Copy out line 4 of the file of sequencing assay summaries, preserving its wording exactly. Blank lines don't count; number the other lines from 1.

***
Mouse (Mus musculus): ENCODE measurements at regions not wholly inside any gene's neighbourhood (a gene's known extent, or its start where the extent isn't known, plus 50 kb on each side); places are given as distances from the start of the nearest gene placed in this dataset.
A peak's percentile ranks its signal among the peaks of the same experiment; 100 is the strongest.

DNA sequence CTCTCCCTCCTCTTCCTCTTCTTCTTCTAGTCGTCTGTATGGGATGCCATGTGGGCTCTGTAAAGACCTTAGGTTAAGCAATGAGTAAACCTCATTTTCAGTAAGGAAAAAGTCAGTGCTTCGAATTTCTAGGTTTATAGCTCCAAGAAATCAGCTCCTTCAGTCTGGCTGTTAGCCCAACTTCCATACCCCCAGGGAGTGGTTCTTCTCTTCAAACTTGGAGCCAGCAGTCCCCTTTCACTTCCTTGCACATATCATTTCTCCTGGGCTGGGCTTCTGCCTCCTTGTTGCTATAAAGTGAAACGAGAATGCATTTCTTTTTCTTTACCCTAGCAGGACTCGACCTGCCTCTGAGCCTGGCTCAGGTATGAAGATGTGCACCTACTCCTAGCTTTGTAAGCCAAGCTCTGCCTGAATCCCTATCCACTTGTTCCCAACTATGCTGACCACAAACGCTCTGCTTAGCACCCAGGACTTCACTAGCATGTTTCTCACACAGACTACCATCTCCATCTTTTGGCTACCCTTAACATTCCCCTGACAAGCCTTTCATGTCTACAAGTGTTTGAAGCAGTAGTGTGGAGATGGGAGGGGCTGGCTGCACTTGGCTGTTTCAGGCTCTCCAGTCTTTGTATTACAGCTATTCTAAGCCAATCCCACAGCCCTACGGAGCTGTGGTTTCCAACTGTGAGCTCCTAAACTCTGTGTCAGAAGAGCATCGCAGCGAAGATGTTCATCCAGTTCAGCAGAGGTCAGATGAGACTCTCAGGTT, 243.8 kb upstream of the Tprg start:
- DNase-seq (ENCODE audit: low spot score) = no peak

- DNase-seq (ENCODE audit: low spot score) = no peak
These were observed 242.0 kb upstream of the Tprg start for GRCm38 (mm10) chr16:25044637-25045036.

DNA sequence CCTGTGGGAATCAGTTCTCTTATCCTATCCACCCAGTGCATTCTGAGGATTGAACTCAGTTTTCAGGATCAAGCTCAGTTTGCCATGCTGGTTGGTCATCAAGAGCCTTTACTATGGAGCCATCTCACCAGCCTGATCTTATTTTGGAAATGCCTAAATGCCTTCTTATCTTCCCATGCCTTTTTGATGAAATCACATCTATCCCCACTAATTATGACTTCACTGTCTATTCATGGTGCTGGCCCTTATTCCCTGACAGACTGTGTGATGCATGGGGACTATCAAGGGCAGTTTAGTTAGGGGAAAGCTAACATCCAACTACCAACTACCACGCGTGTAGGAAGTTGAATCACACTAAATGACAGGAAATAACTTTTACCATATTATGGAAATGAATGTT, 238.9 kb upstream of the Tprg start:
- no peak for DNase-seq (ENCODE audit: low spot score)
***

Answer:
- DNase-seq (ENCODE audit: low spot score) = no peak